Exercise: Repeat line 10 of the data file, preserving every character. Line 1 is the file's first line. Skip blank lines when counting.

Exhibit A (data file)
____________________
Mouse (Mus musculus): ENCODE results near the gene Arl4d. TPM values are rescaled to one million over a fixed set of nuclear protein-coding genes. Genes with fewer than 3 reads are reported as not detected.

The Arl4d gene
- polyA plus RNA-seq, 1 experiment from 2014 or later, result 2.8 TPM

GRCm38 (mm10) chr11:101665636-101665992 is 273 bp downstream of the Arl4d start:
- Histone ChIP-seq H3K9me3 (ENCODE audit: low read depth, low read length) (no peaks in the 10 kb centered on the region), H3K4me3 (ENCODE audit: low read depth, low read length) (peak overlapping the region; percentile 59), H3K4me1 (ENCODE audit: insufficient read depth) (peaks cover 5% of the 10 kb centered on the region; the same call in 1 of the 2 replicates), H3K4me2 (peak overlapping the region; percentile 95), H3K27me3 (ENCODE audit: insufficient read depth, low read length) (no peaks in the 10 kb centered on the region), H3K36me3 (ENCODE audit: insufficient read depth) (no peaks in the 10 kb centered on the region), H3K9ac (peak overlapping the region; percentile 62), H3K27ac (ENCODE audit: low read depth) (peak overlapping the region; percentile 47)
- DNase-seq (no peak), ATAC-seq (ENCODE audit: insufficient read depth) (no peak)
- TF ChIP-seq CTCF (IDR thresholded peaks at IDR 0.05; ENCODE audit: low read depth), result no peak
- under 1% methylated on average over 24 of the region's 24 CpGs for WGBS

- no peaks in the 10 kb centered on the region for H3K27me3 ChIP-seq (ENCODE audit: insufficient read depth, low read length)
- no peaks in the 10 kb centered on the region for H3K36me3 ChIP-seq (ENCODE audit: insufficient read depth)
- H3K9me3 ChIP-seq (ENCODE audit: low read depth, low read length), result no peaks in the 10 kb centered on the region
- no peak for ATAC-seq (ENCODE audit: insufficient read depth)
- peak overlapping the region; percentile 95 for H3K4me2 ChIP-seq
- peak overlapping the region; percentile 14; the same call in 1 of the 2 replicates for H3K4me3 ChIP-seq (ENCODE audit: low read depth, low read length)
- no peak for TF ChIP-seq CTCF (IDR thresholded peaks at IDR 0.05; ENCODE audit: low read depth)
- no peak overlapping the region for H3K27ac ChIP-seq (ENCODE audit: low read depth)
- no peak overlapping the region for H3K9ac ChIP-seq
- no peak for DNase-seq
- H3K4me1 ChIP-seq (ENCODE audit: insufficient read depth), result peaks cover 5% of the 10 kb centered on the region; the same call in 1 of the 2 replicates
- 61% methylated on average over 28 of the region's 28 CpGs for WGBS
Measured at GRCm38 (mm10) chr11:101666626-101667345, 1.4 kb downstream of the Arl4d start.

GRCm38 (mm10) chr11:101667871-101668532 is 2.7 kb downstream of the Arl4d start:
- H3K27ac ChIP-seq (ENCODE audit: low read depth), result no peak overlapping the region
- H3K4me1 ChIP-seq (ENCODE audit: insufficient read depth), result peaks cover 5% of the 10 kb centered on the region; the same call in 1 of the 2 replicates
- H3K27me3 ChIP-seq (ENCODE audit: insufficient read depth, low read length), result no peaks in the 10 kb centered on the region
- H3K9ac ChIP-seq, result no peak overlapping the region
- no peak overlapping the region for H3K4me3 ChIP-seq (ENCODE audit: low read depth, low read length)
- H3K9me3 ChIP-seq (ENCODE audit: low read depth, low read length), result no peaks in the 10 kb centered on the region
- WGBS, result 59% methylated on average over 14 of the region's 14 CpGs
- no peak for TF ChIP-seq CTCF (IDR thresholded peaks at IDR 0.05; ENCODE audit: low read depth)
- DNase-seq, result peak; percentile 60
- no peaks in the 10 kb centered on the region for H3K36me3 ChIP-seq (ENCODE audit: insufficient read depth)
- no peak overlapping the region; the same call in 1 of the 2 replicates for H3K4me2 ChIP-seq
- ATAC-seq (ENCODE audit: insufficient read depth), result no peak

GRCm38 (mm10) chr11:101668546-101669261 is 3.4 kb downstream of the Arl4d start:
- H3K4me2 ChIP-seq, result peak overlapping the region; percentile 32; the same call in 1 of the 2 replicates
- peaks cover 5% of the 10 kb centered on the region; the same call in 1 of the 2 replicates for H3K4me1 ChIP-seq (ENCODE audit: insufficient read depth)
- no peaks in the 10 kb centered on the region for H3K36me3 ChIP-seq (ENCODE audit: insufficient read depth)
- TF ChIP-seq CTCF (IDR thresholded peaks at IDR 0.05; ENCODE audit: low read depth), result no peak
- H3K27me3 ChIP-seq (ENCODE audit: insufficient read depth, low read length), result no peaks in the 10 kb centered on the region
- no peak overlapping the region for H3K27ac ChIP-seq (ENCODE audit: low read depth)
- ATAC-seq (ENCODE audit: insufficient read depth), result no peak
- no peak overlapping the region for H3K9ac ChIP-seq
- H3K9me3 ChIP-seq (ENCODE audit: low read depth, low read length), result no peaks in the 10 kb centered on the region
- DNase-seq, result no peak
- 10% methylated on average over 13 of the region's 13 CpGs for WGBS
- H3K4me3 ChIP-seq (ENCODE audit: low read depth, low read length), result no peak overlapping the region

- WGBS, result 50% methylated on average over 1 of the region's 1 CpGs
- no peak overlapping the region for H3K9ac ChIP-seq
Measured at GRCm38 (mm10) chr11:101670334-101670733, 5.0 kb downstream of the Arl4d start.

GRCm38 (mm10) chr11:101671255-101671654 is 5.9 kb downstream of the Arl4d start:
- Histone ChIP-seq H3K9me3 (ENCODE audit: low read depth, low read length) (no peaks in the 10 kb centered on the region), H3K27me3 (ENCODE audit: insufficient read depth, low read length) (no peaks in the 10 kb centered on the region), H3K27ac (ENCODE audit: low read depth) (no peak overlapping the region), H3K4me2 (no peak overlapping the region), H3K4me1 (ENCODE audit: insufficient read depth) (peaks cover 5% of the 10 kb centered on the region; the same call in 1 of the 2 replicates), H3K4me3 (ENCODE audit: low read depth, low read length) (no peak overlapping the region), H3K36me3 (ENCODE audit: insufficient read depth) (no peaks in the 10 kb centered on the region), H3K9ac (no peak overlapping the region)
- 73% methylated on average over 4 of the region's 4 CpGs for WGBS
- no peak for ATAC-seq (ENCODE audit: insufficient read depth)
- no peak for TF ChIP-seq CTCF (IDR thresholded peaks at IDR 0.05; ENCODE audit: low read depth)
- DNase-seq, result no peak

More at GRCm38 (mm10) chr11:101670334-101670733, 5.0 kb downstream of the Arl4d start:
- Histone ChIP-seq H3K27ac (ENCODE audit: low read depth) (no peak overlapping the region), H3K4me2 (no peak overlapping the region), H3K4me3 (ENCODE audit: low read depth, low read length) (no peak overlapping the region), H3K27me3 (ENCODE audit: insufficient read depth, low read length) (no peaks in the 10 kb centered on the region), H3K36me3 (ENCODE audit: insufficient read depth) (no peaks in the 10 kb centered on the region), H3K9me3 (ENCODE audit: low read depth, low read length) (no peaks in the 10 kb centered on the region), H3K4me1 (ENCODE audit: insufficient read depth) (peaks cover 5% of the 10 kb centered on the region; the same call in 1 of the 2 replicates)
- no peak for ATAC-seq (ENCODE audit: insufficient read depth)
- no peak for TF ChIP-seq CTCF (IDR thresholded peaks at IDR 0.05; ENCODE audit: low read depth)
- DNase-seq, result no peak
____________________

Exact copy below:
- no peaks in the 10 kb centered on the region for H3K36me3 ChIP-seq (ENCODE audit: insufficient read depth)